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Nissan 56L Endurance V8
<p><strong>Nissan 5.6L Endurance V-8.</strong></p>

Nissan Goes Big With Redesigned Titan V-8

The addition of gasoline direct injection provides much of the power and fuel-economy gains by reducing knock, improving combustion stability and offering precise injection control. It also raises the compression ratio.

MILFORD, MI – Go big or go home, poker players say, and Nissan appears to have taken that phrase to heart with its redesigned Endurance V-8 in the ’17 Titan large pickup.

The Decherd, TN-built 5.6L DOHC gasoline V-8 boasts 390 hp at 5,800 rpm and 394 lb.-ft. (534 Nm) of torque at 4,000 rpm, making it one of the most powerful volume pickup engines on the market. Nissan plans to soon add a V-6 to the Titan. That engine will cater to entry-level customers and a large portion of its commercial business.

The 5.7L Hemi V-8 in the Ram 1500 owns the power crown at 395 hp and 410 (556 Nm) of torque. General Motors offers a 6.2L V-8 in its Chevy Silverado and GMC Sierra with 420 hp and 460 lb.-ft. (623 Nm) of torque, but it is a premium execution of the small-block.

Greg Schoenborn, manager-Titan marketability at Nissan North America Technical Center, says the engineering goal was a big power number to draw attention to the second-generation pickup, which drew lackluster demand the first time around against longtime industry fixtures from Ford, GM and Ram.

But the Japanese automaker also is taking what amounts to a single-engine strategy in the segment, whereas a competitor such as the Ford F-150 offers an industry-leading four-engine options. To satisfy a wider range of demands, Nissan figured it needed an engine with punch.

“We are trying to hit that sweet spot to cover all customers,” Schoenborn tells WardsAuto on the sidelines of a Titan media preview here.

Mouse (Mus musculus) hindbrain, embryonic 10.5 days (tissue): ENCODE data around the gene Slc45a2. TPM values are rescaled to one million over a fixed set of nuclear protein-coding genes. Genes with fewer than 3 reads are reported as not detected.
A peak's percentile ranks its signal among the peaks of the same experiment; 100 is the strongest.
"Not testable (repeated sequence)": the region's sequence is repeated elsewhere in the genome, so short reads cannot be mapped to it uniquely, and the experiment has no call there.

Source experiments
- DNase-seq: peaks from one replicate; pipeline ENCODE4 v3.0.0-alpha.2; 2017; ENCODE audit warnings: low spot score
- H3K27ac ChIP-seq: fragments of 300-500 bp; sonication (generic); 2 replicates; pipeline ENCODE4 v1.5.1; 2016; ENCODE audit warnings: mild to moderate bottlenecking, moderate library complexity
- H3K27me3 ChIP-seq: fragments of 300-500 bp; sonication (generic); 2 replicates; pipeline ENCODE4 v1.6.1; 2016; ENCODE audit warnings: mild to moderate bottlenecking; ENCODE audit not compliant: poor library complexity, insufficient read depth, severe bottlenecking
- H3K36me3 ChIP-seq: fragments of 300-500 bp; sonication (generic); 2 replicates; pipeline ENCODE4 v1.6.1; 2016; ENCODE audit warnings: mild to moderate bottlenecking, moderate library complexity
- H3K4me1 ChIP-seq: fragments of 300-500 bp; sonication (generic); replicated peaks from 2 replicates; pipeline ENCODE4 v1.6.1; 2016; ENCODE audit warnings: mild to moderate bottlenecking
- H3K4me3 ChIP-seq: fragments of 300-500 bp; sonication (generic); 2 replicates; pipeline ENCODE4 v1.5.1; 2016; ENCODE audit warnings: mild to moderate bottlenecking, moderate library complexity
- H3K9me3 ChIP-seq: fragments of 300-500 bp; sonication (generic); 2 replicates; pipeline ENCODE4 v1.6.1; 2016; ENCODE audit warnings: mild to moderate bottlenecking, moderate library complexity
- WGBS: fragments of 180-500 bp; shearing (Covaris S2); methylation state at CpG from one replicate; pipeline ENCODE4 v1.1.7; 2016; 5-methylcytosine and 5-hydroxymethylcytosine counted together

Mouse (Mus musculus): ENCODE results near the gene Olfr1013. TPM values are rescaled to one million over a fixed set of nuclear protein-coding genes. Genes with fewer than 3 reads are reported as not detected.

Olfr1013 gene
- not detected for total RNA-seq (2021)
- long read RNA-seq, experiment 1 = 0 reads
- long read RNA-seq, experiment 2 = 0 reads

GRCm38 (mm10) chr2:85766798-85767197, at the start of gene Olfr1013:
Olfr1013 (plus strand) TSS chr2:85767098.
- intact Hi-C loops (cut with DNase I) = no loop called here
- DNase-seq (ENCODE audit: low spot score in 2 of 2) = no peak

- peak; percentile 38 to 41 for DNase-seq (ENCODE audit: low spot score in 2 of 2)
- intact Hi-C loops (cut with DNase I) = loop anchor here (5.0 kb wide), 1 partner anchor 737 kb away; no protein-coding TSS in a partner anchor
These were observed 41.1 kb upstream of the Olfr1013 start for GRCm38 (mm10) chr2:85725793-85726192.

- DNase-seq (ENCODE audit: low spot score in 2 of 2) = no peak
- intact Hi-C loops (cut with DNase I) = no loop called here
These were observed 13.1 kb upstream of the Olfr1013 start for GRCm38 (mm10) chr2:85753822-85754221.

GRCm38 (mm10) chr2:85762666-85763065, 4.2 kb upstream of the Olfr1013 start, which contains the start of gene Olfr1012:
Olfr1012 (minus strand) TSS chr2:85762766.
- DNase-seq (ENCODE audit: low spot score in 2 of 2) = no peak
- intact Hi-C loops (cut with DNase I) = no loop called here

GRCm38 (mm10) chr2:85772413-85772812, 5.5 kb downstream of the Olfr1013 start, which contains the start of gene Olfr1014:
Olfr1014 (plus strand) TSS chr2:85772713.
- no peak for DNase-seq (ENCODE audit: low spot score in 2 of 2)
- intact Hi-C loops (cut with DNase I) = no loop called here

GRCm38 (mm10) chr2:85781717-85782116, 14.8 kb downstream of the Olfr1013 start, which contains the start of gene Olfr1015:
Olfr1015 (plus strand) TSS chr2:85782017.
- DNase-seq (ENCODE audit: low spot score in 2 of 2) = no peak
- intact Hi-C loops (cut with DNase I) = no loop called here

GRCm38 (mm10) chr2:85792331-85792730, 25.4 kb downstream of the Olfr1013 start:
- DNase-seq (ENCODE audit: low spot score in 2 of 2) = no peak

Ironically, the rural farming community is just a stone’s throw from the GM proving grounds and where Silverados and Sierras stack three- and four-deep at stoplights.

“So it has enough capability to tow at max towing, but still meet our fuel economy,” Schoenborn adds. “It’s a balance, but certainly when you go from the old Titan to the new one, it is a completely different experience.”

The 5.6L V-8 in the previous generation Titan made 317 hp and 385 lb.-ft. (522 Nm) of torque, with peak fuel economy of 13/18 mpg (18-13 L/100 km) city/hwy in 2-wheel-drive models. The new one delivers 15/21 city/hwy (15.7-11.2 L/100 km).

The addition of gasoline direct injection provides much of the power and fuel-economy gains, Schoenborn says, by reducing knock, improving combustion stability and offering more precise injection control. It also raises the compression ratio to 11.2:1 from 9.8:1.

But Nissan also added variable valve event and lift and multi-control valve technologies.

VVEL combines hydraulic-controlled variable valve timing with electronically controlled variable valve lift on the intake and exhaust sides to boost performance and throttle response times, the automaker says. Throttle response is enhanced by directly controlling the intake valve instead of using a throttle valve, Nissan says. MCV is designed to help manage thermal efficiency better than a traditional thermostat.

“It is a much more advanced powertrain, although it shares the same displacement,” Schoenborn says. “Our targets were best-level acceleration, along with best-level fuel economy.”

A 7-speed automatic transmission from gearbox expert Jatco also is new to the Endurance V-8, replacing a 5-speed unit.

“It’s a very good transmission, with smooth, fast shifts,” Schoenborn says. “That’s one of the big reasons we’re able to achieve the fuel economy we did.”

The new engine and transmission also appear in the redesigned Nissan Armada and as an alternative to the 5.0L Cummins V-8 in the Titan XD.

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